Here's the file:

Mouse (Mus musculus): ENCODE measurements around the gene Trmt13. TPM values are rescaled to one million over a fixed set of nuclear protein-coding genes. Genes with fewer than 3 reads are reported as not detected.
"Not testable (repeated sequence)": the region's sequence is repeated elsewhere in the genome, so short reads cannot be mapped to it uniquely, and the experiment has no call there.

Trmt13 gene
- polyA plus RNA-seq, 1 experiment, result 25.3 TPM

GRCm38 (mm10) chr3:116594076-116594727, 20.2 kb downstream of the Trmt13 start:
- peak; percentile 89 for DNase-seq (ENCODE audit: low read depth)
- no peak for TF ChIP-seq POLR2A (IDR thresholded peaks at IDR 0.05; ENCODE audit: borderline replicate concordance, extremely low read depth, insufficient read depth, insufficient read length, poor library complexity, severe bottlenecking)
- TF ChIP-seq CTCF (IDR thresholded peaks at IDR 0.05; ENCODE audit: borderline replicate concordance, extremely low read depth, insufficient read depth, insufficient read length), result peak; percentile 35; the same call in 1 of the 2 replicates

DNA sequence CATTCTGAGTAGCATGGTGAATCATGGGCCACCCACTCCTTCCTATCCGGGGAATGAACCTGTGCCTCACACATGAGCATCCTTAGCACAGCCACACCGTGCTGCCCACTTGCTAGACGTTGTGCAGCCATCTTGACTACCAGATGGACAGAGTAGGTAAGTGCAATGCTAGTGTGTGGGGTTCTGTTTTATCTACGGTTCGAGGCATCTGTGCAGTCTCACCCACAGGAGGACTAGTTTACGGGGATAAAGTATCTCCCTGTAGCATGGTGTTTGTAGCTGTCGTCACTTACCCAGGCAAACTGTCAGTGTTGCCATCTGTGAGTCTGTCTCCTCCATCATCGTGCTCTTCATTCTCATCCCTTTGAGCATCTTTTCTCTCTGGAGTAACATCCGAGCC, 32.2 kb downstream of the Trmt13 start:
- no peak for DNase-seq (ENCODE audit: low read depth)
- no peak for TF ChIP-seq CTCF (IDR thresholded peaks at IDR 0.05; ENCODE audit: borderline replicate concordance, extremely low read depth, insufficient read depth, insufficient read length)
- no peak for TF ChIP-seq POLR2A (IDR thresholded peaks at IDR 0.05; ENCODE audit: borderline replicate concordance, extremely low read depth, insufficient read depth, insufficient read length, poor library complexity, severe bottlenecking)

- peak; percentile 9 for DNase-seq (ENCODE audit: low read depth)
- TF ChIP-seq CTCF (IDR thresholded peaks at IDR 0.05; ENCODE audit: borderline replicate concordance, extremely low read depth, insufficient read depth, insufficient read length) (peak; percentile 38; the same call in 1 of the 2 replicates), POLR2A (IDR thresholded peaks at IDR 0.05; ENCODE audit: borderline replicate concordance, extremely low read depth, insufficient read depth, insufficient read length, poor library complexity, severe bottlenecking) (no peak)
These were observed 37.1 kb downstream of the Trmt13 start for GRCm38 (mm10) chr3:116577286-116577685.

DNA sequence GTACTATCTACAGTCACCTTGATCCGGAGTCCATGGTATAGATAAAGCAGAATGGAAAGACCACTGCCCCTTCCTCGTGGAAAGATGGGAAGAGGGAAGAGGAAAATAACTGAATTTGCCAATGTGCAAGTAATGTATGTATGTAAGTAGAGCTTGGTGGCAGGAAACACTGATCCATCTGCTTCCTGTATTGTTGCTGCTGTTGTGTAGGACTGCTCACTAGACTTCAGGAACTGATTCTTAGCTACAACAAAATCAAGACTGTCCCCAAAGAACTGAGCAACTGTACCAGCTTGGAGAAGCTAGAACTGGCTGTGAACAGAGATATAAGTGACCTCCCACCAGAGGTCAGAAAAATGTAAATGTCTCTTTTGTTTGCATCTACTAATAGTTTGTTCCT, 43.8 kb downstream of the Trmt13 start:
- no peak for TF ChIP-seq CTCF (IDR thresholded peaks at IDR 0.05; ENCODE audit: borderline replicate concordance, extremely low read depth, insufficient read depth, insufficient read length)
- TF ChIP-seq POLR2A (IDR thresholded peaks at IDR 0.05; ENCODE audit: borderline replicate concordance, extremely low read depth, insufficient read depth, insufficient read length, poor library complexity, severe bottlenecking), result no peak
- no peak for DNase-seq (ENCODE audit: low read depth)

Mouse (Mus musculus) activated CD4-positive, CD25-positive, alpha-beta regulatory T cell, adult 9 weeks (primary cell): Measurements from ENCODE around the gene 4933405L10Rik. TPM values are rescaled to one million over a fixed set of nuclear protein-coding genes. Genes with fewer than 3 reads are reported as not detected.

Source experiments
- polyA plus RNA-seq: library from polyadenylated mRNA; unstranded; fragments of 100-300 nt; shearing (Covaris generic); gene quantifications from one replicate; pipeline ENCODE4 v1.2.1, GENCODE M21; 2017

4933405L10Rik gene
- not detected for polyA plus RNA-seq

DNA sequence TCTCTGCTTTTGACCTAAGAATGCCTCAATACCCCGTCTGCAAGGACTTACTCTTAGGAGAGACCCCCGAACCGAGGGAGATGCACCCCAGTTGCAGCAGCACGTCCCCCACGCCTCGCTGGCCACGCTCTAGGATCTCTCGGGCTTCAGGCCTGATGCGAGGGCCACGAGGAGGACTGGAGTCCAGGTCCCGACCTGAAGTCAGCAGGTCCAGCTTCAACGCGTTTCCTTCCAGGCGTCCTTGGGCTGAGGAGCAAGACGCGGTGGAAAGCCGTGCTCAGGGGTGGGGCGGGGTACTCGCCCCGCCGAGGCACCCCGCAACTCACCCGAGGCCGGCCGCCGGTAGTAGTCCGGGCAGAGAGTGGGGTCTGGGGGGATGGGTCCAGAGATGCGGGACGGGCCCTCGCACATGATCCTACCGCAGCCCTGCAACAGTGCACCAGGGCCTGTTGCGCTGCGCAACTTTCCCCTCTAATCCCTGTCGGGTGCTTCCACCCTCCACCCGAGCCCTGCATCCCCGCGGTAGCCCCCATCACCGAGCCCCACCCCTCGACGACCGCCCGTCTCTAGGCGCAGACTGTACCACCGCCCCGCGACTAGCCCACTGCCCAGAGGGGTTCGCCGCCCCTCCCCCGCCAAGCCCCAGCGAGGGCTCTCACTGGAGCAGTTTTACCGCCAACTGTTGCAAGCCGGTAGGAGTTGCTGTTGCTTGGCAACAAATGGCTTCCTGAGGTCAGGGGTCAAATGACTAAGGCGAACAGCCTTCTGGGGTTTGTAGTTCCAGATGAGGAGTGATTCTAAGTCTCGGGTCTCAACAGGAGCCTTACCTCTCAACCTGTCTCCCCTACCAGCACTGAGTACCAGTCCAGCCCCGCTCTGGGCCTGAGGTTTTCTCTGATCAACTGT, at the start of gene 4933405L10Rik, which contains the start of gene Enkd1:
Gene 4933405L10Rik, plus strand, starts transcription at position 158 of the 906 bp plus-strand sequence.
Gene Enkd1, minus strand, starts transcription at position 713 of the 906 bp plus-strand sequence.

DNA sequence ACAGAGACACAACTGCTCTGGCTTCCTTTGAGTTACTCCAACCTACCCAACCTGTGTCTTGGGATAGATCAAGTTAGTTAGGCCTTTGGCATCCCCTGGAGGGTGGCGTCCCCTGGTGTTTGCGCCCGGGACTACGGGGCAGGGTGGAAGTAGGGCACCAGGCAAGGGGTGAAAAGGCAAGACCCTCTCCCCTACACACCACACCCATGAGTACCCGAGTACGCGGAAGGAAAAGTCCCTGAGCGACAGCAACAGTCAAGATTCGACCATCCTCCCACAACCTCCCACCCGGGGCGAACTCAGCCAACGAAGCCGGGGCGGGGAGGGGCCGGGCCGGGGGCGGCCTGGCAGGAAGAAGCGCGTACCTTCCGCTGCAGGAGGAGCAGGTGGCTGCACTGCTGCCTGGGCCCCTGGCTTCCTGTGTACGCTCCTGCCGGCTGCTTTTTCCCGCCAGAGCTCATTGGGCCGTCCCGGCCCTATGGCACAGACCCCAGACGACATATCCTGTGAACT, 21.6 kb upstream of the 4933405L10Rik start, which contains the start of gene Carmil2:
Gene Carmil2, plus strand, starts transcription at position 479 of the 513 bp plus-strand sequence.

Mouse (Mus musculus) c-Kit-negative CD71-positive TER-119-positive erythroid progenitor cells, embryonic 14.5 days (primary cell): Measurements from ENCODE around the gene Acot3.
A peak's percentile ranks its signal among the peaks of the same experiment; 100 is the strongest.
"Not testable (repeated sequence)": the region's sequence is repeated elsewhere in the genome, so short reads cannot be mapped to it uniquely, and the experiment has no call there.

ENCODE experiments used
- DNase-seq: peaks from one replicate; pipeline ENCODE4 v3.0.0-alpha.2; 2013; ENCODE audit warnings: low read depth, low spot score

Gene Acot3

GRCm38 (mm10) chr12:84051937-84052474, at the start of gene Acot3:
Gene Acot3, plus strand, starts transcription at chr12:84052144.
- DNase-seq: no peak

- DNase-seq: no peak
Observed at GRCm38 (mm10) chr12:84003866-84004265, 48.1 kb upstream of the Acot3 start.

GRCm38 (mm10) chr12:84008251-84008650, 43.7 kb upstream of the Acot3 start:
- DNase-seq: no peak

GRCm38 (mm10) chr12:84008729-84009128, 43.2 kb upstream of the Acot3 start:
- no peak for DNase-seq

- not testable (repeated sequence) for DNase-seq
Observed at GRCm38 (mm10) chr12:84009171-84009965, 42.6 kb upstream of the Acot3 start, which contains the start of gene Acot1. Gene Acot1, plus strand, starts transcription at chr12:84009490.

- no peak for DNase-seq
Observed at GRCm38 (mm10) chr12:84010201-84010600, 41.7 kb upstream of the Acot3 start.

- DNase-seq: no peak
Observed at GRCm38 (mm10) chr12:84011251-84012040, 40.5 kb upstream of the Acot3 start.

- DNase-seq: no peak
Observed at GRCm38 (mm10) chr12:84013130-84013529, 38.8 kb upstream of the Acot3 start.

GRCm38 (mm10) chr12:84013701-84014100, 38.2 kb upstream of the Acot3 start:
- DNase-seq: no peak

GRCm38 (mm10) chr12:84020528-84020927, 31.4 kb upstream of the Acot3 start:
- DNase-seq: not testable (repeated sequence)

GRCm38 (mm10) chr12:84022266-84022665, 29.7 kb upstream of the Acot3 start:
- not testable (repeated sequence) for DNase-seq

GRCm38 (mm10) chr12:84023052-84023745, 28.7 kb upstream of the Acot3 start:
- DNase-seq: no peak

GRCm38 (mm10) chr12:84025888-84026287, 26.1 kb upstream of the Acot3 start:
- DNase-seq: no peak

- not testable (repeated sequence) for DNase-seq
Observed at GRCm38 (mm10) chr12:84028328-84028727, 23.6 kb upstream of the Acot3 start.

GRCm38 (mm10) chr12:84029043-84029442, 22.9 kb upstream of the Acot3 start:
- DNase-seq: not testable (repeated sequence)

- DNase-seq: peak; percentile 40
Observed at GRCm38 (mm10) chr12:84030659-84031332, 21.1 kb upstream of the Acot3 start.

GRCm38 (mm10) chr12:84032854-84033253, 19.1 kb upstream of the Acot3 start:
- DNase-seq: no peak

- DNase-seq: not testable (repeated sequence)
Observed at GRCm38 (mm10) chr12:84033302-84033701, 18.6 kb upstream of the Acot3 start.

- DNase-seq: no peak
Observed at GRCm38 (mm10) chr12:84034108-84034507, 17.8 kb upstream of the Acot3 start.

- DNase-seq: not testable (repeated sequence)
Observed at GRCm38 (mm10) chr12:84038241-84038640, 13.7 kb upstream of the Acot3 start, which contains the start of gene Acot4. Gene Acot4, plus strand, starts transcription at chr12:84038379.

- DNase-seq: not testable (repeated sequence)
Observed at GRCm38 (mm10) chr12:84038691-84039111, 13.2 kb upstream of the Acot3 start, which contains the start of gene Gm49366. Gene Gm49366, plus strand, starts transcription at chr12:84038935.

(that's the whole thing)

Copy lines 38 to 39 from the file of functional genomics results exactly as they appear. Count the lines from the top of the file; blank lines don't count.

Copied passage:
- DNase-seq: no peak

- DNase-seq: no peak